It was also very tempting to stay with our colleagues; however, we would recommend engaging with others to make the most of the experience. Although putting yourself out of your comfort zone can be challenging, all delegates we interacted with were very approachable! You should go with an open mind to engage with as many delegates as possible, especially those who reside in a different country to you. This is your chance to begin building strong networks with individuals you would not usually interact with. The likelihood is that they are also feeling anxious, however, once the ice is broken, conversation just starts flowing!

Presenting your data

WCI2022 also provided several students from our lab the fantastic opportunity to present their data via posters or oral talks. Jenefa Begum and Abbey Lightfoot (two award-winning poster presenters!) have put together some tips on how to present a poster:

Jenefa Begum poster
Poster winner Jenefa Begum on the left.


Abbey Lightfoot poste
Poster winner Abbey Lightfoot on the right.


Tips for presenting a poster

  • Make sure you submit an abstract! It doesn’t cost any extra and can be a great way to meet potential collaborators
  • Make sure the text is an appropriate size and important information is visible to the audience. Have a good structure with a good balance of text and figures that is simple and easy to follow through each section of your poster
  • Introduce yourself as the author/presenter and let the reader know you are happy to talk them through your poster or answer any questions
  • Put it up early during the conference
  • People always focus on presenting but actually there’s a lot that can be gained from attending poster sessions. To make the most of a poster session:
  • Take time early in the conference to look at the posters and make note of any that you’d like to discuss with the author during the poster sessions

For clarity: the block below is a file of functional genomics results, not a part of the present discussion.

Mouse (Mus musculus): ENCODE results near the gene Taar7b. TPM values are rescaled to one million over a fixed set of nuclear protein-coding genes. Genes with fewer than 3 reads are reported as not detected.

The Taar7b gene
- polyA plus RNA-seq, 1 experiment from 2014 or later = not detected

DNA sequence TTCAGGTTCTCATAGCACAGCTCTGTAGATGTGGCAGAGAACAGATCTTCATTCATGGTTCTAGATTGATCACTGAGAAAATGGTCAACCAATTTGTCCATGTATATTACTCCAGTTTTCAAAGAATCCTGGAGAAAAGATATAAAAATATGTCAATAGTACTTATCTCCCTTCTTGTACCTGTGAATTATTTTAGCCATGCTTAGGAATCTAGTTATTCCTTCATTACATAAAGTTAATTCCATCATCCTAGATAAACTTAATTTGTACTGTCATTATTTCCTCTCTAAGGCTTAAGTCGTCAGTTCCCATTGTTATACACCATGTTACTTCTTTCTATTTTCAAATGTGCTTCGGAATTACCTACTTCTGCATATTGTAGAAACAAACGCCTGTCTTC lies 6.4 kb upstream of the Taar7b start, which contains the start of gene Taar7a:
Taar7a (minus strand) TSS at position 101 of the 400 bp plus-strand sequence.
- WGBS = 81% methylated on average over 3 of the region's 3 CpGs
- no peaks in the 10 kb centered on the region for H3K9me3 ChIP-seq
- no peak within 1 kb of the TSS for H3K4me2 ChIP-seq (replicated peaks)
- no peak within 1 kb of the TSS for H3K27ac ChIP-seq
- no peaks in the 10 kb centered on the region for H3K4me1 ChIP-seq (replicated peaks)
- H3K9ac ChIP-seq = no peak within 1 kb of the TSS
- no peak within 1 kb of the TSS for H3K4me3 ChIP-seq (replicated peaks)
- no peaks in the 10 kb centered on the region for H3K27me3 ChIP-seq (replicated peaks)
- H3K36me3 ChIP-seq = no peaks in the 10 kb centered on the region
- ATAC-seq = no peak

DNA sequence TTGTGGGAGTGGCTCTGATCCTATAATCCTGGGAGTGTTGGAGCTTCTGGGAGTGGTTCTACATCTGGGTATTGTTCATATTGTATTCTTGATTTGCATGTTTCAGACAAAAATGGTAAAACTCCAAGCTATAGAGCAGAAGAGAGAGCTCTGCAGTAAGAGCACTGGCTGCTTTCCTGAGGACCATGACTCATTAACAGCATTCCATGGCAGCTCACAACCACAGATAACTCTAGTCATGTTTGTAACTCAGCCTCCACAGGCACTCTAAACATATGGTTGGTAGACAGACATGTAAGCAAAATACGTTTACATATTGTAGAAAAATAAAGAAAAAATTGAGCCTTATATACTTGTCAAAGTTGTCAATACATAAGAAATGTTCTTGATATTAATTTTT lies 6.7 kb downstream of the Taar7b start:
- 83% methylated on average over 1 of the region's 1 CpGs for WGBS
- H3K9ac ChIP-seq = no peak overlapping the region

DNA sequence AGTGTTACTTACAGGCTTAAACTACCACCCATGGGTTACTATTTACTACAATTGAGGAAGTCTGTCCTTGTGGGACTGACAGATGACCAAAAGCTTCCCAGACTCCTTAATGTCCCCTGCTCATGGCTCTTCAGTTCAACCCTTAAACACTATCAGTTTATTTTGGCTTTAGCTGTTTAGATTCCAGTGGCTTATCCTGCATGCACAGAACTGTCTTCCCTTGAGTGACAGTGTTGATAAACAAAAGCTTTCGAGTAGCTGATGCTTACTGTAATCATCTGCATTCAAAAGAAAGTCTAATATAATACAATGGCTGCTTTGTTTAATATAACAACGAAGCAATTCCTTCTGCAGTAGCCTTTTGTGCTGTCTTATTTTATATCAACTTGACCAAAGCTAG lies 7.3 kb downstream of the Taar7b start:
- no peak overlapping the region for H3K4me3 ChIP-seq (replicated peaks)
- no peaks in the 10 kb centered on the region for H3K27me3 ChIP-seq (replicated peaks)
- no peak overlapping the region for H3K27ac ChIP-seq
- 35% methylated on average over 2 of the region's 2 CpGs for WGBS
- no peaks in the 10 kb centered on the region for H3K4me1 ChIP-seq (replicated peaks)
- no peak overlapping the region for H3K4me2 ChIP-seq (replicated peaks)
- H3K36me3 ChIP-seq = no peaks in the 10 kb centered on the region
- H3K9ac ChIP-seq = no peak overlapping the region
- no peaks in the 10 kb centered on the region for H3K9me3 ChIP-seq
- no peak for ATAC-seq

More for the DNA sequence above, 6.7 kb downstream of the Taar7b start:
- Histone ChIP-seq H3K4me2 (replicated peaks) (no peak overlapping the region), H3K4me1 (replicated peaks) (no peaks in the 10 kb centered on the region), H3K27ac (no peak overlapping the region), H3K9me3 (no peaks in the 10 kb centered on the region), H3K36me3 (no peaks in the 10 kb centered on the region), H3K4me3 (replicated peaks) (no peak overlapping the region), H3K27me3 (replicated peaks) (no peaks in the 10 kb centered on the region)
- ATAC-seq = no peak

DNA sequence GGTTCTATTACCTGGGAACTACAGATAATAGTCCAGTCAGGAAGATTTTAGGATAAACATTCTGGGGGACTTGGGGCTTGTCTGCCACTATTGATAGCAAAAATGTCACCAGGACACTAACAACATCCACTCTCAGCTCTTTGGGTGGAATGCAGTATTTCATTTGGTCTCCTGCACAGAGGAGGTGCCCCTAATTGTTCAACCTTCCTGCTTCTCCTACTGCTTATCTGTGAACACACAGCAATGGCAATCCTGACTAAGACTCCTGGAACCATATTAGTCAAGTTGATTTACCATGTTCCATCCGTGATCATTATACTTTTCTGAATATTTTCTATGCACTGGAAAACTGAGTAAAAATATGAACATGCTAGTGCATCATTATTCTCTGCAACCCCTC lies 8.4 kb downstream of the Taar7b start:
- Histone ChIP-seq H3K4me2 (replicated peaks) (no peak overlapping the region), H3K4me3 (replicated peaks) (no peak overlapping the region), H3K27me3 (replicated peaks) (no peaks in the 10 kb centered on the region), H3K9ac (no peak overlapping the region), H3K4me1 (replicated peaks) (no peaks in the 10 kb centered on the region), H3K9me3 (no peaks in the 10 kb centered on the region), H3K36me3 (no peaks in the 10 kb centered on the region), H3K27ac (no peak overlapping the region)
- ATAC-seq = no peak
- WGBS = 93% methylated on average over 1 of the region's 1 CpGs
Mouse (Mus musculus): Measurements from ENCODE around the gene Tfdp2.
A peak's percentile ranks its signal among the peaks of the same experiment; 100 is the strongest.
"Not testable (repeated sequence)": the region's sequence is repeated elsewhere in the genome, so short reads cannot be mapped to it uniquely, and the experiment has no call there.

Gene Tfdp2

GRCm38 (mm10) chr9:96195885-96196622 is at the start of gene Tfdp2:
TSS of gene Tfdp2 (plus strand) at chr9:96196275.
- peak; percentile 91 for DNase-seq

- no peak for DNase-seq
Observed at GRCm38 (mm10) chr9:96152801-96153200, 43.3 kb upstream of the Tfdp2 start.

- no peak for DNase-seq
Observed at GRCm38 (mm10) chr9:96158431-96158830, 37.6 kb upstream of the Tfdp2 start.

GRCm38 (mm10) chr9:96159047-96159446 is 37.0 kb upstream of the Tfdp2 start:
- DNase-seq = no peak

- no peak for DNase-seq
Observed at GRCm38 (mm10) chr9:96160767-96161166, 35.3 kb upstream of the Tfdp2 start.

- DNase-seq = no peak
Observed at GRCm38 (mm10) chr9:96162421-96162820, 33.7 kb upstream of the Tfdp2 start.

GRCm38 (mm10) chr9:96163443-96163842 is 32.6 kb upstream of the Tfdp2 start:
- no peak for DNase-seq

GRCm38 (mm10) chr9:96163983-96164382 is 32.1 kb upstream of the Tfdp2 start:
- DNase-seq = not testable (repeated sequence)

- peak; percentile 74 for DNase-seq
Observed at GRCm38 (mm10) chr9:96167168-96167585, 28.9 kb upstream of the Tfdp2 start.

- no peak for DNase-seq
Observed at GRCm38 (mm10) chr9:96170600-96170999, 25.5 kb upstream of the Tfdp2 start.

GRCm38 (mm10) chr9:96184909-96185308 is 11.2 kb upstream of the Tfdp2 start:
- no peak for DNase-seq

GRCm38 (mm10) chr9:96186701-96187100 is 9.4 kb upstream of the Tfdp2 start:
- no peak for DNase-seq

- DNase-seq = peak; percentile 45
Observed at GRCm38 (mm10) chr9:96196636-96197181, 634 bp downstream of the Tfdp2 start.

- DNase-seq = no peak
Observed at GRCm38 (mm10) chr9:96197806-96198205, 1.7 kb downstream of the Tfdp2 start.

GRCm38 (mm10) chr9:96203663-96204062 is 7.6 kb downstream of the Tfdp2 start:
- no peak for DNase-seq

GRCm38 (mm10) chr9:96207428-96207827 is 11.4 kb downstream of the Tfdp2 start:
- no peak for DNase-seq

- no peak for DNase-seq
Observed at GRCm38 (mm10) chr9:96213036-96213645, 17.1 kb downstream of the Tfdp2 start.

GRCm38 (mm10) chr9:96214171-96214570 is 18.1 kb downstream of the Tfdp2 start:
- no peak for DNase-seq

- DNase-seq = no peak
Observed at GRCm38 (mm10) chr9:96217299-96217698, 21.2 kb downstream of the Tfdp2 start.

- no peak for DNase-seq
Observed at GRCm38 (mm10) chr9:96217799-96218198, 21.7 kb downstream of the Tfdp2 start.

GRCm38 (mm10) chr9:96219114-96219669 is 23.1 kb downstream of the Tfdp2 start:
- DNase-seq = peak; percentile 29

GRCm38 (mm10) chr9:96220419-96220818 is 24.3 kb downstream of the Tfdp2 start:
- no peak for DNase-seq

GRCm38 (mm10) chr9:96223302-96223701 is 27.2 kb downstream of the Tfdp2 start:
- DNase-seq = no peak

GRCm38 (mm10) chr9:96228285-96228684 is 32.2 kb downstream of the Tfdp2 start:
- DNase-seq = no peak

• Engage! Ask people to talk you through their poster
  • After speaking with the authors, ask for contact information and take the opportunity to reach out after the conference and further develop that research connection
  • Julia Manning, Sophie Hopkin, and Poppy Nathan (Oral Communications award winner) also had the opportunity to share their work through short oral communications and have put together some do’s and don’ts for oral presentations!

Do’s and don’ts for oral presentations

  • Keep it simple! All you want to do is convey the take-home messages to the audience in a logical fashion – they do not need to see all of your data
  • Try to talk at a good pace (not too slow, not too fast) and talk clearly – we find the best way to practise is in front of a mirror so you get used to talking in front of people
  • If you’re feeling anxious, take three deep breaths before standing up for the presentation. Remember, this is just an opportunity for you to share your research with the wider scientific community and not a viva!
  • Don’t just stare at your slides, look at the audience to make them feel included – a presentation is you communicating your findings to the audience not the screen!
  • If you are faced with some difficult questions or comments don’t get defensive. We are all faced with limitations in studies so all you can do is justify your decision-making but agree that more research can be done

In summary

Overall – we had a great time at WCI2022. This incredible experience allowed us to develop our understanding of the wider inflammatory biology field and share our knowledge on leukocyte trafficking withthe wider community. We are incredibly thankful we got the opportunity to explore the beautiful city of Rome and spend time together as a lab – which we’ve not been able to do so much during our PhDs due to the pandemic. If we were to go again we would learn from some of our mistakes, and maybe not stay out at karaoke until 4.30am the night before our flight home! We would like to thank the BSI for awarding us travel grants to attend this conference, and politely request that next year WCI provides free wine during the poster sessions.

Leukocyte Trafficking Group, University of Birmingham

Poppy Nathan, Sophie Hopkin, Imy Wilson, Abbey Lightfoot, Danielle Lezama, Jenefa Begum, Julia Manning, Kathryn Frost, Oladimeji Abudu, Mussarat Wahid and Mustafa Sevim